No, at least at the time speaking, music and movie majors have not prosecuted mister everybody for a few downloaded music and movies: all the documented cases concern people having downloaded thousands of them (and sometime reselling them), and no one can say that any of these people could afford paying 2000 X 5$ instead of 2000 x 15$.

I already said in the past that, even if on a very small scale, i have (or had, more and more, paid software is only useful for very specific needs) not myself paid for everything i use.

But i am conscious of such an infringment, and i wouldn’t have any argument to protest if even the small end user like me came to be caught.

In books, scientifical work, movies, music…, intellectual property is protected by the law like industrial property is suppose to be, and yes, it is a normal behaviour and makes a lot of people live outside of authors or engineers themselves.
MGM is near out of business, isn’t it?

Now, the discussion whether to state if some lousy musician or movies author deserves royalties often very disproportionnated to their talent is another story, and still depends of the offer/demand logic:
if you don’t like double zeros, don’t listen or watch them, they shall fall by themselves.
if you do, you actually deserve to be stolen.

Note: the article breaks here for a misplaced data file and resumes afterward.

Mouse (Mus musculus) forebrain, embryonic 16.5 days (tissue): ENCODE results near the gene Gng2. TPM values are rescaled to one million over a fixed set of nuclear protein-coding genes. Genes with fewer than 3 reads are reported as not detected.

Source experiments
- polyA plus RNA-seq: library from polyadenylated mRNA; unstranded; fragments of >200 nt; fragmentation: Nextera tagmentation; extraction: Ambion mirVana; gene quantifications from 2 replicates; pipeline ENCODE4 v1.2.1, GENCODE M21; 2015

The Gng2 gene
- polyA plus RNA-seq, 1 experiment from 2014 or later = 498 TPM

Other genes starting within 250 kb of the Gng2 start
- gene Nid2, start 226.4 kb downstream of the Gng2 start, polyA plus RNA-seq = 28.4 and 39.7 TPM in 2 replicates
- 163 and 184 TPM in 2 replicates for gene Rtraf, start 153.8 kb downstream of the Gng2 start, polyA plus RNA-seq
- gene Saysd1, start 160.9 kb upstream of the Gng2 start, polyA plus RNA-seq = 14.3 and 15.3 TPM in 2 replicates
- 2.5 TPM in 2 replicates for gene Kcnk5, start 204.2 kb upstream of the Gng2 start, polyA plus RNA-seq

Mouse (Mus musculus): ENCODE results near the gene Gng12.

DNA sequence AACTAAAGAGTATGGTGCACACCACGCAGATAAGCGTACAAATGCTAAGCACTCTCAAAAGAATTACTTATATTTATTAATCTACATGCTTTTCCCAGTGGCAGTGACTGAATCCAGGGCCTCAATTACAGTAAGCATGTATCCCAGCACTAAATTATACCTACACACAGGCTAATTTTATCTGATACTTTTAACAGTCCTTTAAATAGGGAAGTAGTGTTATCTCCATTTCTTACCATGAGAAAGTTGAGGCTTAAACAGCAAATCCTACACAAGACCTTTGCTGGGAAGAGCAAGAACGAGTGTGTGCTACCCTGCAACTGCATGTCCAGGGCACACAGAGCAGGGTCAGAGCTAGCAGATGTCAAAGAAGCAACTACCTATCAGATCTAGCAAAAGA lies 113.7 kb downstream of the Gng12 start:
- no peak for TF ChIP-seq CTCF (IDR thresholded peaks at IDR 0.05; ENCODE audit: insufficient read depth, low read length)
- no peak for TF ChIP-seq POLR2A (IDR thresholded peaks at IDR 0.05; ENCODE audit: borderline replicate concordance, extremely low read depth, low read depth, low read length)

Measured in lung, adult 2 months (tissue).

As a last comment, i of course advocate for complete privacy, and the only fact that Microsoft tries to spy you from Media player and DRM even if you don’t use it (or that Comodo tries in the same way to sell your soul to ask.com, a known spyware) is an insult.

But how many of you don’t actually sell, but give this privacy to whatever “social network” on earth?

Be fair, say you want to download and not be caught, it is perfectly understandable; but don’t use unfair arguments regarding privacy and intellectual property.

Just let me say this, I have not spent the money on a cd or DVD in years, why because I can stream most of my music and watch streamed movies online. But today I actually went and bought the Avatar bluray/dvd set, for $20. I though it was a fair price for both. That is my first retail buy in over 5 years, so every once in a while even I will buy a movie or CD. ;D

I haven’t even downloaded any videos/movies…I don’t care about things like that. With music and software (and some e-books), however…it is a different matter. 88)

Your right. Example a game here= borderlands:$100
That’ s absurd. No wonder people download.

I always “test” before I buy. Unless it’s a darn good movie/game I don’t bother paying for it. But if it’s a good one, I find it more than fair to pay.

Why would I pay for a game that I play 5 minutes and find a complete waste of my time and developing time…


They don’t release demos most of the time, that’s a problem too.

Granted I think games are expensive, but thats why I don’t play them much :stuck_out_tongue:

But music and DVDs/Blu-rays I think are quite cheap. Avatar DVD/BD set was £16 and that’s new, normally If I wait about 3 weeks I can get a BD for about £10, I don’t think thats too bad. (I have yet to watch the Avatar BD as my player needs a firmware upgrade 88)) Mainly if you shop around you can get them cheap. I saw a BD of a TV show I wanted one shop was charging £50 the other £18 ;D.

If you buy MP3 Albums there normally about £5 for me, but more in shops because they love to make money off the Cover Prints and CD’s

But you have illegal downloading to thank for the cheaper prices. I remember when new albums where selling near the £20 mark now most are under a tenner.